The planned central naturalization center for all of Berlin is to gradually start work over the next year. “The aim is to have the first naturalizations there in 2023,” said Interior Senator Iris Spranger (SPD) on Monday after a visit to the State Office for Immigration in Moabit, to which the naturalization center is said to belong. By then, a building for up to 200 officers would have to be found and equipped accordingly, and the staff would have to be hired.
With the centralization of the naturalization of foreigners in the responsibility of the country, the process should be accelerated and improved. The waiting times for future German nationals must be significantly reduced, said SPD parliamentary group leader Raed Saleh. “The situation today is unsustainable, sometimes there is a three or four year waiting period.”
Waiting for the first, legally required consultation before the actual application for naturalization often takes a year or longer, said the head of the state immigration office, Engelhard Mazanke. In Munich, interested parties can do this via a “quick check” on the Internet and then submit their application directly.
The new naturalization center is to work largely digitally, unlike the old file administrations in the districts. 15 million euros are planned in the future 2022/2023 budget for construction and staff. So far, the twelve Berlin districts are responsible.
For more than 20 years, between 6,000 and 7,000 foreigners have been naturalized in Berlin every year. In 2020 there were around 600 Turks, 450 Britons, 435 Poles, followed by Iranians, Syrians, Vietnamese, Italians and people from numerous other countries. The Senate wants to increase the number to as much as 20,000 a year, but admits that’s an ambitious goal. At the end of 2024 one could know whether this mark could be reached, said Mazanke.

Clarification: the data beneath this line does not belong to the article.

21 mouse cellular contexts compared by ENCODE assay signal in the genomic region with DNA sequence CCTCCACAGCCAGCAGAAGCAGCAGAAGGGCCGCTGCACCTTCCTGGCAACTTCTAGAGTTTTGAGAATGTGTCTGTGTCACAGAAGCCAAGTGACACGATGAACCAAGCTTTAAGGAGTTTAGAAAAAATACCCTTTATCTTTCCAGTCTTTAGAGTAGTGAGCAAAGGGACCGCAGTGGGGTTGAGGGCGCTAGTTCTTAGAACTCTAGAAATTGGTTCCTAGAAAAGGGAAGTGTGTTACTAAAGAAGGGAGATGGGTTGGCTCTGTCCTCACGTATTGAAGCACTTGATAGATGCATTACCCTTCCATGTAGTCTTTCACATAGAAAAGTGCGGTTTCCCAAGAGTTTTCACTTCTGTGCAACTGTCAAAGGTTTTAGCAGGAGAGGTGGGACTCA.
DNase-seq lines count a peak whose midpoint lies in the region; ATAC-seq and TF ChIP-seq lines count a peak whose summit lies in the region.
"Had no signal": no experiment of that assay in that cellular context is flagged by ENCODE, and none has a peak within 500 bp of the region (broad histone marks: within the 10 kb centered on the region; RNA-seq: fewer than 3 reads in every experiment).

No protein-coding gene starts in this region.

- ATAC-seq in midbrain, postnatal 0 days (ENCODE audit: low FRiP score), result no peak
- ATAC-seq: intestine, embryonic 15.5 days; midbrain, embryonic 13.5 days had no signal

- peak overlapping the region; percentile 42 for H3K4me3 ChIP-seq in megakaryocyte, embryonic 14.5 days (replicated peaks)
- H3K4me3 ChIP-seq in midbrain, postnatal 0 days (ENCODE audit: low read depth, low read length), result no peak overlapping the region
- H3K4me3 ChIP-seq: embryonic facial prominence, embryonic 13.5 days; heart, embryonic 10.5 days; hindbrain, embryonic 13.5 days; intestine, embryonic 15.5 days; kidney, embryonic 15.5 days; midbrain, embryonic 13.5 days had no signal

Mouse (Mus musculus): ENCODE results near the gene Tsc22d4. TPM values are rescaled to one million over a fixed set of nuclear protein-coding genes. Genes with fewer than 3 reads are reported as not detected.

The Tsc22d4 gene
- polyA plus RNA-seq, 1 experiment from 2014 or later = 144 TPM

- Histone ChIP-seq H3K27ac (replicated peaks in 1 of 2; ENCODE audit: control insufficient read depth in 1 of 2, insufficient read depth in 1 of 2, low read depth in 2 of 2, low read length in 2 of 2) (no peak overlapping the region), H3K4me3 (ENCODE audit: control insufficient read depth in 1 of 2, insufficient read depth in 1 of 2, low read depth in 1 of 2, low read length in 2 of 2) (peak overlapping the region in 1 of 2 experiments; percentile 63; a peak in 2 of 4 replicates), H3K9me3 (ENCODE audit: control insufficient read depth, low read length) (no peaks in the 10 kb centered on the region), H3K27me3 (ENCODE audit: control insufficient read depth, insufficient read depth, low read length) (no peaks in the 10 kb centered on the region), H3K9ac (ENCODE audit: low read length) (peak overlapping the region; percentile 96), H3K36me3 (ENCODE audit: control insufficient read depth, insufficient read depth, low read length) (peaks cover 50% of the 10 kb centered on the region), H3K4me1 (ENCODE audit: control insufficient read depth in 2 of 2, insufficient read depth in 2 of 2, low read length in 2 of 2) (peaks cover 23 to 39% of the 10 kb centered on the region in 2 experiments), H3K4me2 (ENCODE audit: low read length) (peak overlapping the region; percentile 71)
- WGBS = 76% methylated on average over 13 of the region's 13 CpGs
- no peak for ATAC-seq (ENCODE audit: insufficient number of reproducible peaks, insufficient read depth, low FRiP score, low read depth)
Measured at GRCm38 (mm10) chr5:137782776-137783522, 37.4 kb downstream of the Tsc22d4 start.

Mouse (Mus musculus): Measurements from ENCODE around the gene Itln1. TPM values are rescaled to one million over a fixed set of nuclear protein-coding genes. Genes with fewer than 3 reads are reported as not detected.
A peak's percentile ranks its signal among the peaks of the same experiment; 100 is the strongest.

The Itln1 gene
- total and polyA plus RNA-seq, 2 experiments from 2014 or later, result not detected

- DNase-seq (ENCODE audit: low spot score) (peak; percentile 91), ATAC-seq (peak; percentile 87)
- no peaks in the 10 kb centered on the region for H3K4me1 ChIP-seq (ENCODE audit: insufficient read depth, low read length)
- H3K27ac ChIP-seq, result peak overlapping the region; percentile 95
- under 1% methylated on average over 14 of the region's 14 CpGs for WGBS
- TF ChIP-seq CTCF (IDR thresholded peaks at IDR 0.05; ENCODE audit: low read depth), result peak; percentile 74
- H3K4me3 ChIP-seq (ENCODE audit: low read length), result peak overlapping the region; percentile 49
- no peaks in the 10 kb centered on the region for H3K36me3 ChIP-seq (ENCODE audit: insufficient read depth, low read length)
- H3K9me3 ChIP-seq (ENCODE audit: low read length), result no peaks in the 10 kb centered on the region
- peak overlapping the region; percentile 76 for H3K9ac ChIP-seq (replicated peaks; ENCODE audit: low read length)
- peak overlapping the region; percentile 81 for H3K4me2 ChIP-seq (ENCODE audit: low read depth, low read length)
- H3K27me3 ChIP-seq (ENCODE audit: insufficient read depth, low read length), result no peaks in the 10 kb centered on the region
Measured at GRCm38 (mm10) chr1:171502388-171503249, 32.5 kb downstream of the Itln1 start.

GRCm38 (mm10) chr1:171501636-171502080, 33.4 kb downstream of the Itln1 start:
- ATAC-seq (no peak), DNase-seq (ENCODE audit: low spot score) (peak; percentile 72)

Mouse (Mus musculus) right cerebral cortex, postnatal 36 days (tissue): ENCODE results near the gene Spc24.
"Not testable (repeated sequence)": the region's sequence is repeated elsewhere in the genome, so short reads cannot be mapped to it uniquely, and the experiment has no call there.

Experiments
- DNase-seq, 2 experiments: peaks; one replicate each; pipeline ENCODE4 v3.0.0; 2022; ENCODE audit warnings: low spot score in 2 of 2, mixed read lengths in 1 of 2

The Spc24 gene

Saleh suggested the new business site in Siemensstadt in Spandau as the location of the naturalization center – Saleh also has his constituency in the district. But that still needs to be discussed. Spranger and Saleh hope that clerks from the districts will also apply for the new central authority. The districts have so far had a total of 82 positions for this task.
According to statistics, of the 3.7 million inhabitants of Berlin, 570,000 are Germans with a migration background and 800,000 foreigners without a German passport – mainly from the EU (about 35 percent), Eastern Europe and Turkey (almost 30 percent) and Arab and Asian countries (almost 25 Percent).
According to estimates, about 450,000 of them could be naturalized as Germans, said Spranger. Prerequisites are, among other things, that you have been living in Germany for a long time, have a fixed income and no criminal record.